Mathieu Avoine avoinemt at gmail.com
Wed Jan 10 14:24:47 UTC 2007

Thanks for the addendum Peter. I don't know Don and/or Mila's background in
computers but I feel they may be uncomfortable with the many "buzz words"
and commands you used to explain the security matters with Linux. Since
other people on the list that are very new to linux may be interested, I
will add comments to some details.

First I would suggest a (small) bit of reading in Wikipedia where the
command "su" and "sudo" are explained in slightly simpler terms:

Secondly, I think it is important to say that using a tighter security model
in our operating system helps us protect our system (from potential
intruders) by "layering" access to different kinds of resources. In other
words, it dramatically "slows down hackers", considered that the so called
hacker does not have the root password for your machine, in which case your
computer is wide open. However, it does not prevent you from trashing
important stuff and because of how Ubuntu is configured by less experienced
people (including me!), users have the right to do "sudo" at will. In other
words, it won't prevent you from erasing your xorg configuration file,
you'll just have to enter  "sudo" and your own password before you do.

Lastly, it is important to mention that Windows also has its own security
model which is much less restrictive but very similar (in some ways) to
linux: you can create administrator and user accounts, which allows a simple
security model for less experienced users. It also offers advanced security
options (that 99% of people don't use, either because they don't know it
exists or it's too complicated to understand) that allows an administrator
to put rather fine boundaries to prevent other users from trashing the

That's about it. Hope it helped you understand the differences between
windows and linux on this aspect.


On 1/10/07, Peter Whittaker <pwwnow at gmail.com> wrote:
> On Mon, 2007-01-08 at 09:55 -0800, Don and/or Mila Trombley wrote:
> > I am wondering if one can get into or load Xubuntu, as a new system,
> > without having to put in a System administrator name, and Password, for
> > now, considerring  that I do not wish to put it on-line, until I am
> > fairly able to understand how the system works i.e. as  an  'open' root
> > w/o password, Then, later, Lock the System when I am ready to connect it
> > to the Internet, or as a private network?
> Rather than being add-ons or after thoughts, passwords and permissions
> are an integral part of a Linux system: They *are* how things work.
> To really understand how to use and administer a modern Linux distro,
> one really should work through sudo and su: Set up a user account,
> enable a root password, and do your thing. When you run into problems,
> one of the first questions to ask will be "what permissions are required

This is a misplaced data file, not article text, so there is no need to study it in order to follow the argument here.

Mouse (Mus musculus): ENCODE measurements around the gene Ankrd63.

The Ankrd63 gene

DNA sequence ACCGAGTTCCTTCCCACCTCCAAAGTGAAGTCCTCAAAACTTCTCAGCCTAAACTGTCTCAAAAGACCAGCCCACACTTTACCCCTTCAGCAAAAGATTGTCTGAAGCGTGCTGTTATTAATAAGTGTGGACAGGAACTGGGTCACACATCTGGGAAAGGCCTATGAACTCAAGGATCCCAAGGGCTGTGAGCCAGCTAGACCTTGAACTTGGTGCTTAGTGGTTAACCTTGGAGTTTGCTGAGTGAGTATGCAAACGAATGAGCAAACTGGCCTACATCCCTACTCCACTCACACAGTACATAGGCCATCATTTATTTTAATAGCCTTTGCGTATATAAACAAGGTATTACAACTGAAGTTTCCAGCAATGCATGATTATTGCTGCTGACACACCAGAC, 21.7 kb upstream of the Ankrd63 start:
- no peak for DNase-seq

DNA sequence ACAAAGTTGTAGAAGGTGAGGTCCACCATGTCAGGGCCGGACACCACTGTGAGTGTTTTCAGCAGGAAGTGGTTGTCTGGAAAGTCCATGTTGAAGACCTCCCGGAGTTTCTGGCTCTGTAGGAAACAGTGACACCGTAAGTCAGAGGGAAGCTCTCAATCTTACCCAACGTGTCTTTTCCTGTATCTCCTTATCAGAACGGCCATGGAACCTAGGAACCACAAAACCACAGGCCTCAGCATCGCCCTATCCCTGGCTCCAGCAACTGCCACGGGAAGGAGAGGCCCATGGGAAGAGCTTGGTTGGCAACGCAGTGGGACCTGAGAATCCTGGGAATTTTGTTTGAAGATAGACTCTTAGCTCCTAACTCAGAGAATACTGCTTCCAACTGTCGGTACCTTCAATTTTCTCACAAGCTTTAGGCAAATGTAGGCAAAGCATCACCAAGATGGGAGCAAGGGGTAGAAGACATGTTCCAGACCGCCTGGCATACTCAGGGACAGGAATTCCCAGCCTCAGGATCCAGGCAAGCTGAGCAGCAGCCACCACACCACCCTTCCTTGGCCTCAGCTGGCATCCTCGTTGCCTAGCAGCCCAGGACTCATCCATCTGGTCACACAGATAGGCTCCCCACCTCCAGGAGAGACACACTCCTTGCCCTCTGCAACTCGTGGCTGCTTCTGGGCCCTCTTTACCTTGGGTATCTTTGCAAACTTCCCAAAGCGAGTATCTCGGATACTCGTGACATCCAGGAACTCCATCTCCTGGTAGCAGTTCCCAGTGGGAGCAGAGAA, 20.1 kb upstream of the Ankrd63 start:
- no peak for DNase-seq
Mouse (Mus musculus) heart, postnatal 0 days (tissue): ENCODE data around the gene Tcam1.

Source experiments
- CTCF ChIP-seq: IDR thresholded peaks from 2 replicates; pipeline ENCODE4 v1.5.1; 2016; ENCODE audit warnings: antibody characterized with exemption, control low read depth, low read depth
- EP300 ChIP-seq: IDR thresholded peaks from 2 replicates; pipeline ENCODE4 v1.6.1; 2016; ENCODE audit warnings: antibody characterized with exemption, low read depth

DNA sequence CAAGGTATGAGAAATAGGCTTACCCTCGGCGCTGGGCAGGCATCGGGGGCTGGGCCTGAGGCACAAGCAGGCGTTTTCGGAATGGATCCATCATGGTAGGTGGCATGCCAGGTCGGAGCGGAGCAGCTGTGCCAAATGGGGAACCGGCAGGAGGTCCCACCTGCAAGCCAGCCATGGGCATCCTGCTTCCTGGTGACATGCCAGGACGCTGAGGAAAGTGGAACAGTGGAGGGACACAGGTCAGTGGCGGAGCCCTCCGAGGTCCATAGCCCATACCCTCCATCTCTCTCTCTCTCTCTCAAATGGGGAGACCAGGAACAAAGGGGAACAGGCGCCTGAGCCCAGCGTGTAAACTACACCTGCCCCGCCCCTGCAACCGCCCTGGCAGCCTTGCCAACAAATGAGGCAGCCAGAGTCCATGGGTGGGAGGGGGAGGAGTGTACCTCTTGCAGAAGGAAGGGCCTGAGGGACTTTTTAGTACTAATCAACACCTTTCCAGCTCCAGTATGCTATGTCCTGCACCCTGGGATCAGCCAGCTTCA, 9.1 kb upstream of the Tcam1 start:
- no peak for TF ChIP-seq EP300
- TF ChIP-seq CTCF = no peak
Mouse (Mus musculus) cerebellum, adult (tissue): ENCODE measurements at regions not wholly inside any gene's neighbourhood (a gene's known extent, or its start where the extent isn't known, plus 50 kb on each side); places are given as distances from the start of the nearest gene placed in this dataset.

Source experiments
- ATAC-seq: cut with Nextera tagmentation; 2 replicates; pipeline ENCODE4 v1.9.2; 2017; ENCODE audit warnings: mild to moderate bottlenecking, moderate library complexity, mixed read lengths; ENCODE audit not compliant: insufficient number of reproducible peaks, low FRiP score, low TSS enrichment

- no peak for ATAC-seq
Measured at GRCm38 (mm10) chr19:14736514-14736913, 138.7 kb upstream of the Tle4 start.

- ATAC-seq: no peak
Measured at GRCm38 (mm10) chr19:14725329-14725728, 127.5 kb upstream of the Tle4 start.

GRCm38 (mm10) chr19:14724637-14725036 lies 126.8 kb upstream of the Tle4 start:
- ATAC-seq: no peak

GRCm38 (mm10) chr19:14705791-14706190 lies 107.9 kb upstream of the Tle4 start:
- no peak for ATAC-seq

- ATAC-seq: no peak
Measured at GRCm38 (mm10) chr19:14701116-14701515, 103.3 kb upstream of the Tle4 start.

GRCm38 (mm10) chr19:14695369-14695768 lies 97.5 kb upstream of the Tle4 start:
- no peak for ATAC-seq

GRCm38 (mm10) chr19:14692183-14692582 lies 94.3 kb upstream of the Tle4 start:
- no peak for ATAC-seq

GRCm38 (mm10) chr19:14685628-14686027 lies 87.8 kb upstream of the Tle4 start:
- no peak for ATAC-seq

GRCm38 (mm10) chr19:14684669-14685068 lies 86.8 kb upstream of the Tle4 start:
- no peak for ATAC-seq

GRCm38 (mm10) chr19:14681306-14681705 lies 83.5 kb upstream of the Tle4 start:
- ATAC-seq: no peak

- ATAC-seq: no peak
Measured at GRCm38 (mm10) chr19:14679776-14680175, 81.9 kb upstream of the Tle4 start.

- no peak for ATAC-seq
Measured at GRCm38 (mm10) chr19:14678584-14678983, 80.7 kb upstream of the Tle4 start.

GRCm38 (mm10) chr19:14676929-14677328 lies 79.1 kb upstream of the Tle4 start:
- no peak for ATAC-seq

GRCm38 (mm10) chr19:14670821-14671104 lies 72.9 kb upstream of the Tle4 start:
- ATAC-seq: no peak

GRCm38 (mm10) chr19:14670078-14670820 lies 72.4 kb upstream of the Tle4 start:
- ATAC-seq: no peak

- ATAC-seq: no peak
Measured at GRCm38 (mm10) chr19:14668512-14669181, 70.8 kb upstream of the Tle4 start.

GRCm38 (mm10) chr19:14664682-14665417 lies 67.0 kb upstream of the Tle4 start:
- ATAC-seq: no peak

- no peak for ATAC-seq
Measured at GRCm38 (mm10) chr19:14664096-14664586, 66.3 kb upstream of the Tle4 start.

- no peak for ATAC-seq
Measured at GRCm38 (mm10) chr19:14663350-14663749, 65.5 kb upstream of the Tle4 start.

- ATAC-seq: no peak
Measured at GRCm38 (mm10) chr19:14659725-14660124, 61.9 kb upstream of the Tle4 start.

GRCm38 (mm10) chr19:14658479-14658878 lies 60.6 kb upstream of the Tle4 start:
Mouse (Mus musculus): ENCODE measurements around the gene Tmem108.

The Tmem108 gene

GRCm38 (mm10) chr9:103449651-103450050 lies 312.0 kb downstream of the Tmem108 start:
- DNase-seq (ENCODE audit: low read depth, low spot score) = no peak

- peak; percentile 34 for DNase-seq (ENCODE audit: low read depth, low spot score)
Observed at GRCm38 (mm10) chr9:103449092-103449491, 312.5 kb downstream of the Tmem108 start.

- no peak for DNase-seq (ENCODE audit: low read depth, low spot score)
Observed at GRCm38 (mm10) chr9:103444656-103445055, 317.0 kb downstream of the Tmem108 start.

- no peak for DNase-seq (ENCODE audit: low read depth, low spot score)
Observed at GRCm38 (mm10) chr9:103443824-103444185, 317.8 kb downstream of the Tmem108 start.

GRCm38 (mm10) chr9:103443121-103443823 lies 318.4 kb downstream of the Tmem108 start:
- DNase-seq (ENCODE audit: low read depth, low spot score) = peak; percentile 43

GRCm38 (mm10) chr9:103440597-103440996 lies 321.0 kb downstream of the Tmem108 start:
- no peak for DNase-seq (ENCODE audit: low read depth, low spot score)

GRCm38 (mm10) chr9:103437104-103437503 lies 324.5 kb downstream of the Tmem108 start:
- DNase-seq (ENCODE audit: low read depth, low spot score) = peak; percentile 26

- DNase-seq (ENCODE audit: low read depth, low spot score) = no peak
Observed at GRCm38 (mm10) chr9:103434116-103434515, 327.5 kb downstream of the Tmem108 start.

> to do this thing?" You will learn an awful lot working that way.
> This isn't pedagogy by repeatedly banging your head against the wall,
> it's getting used to working with an OS with a security model. It may be
> frustrating at first, but you'll be glad you did it that way in the end.
> One of the things that led to Windows dominating the world
> (https://launchpad.net/ubuntu/+bug/1) is the lack of security model:
> Anyone could do anything at any time! This made is easy to get things
> done, since there were absolutely no impediments to adding, modifying or
> deleting files, adding or removing software, etc.
> Wow, greased skids!
> Of course, that led to viruses, spyware, and a host of other problems:
> Since there was no security model, anyone could anything....
> The Linux (and Unix) model of restricted permissions protects us from
> "the others" (at least to a certain extent).
> This model also protects us from ourselves! As a regular user, you
> cannot accidentally install something in the wrong place, accidentally
> delete the wrong thing, accidentally run the wrong thing, etc.
> Running as root is the wrong thing to do, because it encourages bad
> habits: Rather than learning about Linux, a "run as root" user is
> treating their Linux box like a Windows box, and is going to destroy
> something sooner or later.
> So set a root password, learn to use su and sudo (you'll need to visudo
> to set up sudoers to give yourself proper sudo permissions before you
> can usefully use sudo), and work within the model: It works.
> Now here's your "snatch the pebble from my hand" puzzle: I want to
> append some file system information to /etc/fstab; why doesn't the
> following work when running as a regular user (albeit one with sudo
> privileges)?
>     $ sudo echo '/dev/hda3 /hda3 ext3 defaults 0 0' >> /etc/fstab
>     $ sudo mount -a
> ??? For bonus points, describe at least four other ways to do this, from
> the command line, only one of which uses an editor, and only one of
> which uses su.
> Don't you love Linux? :->
> pww
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> ubuntu-ca at lists.ubuntu.com
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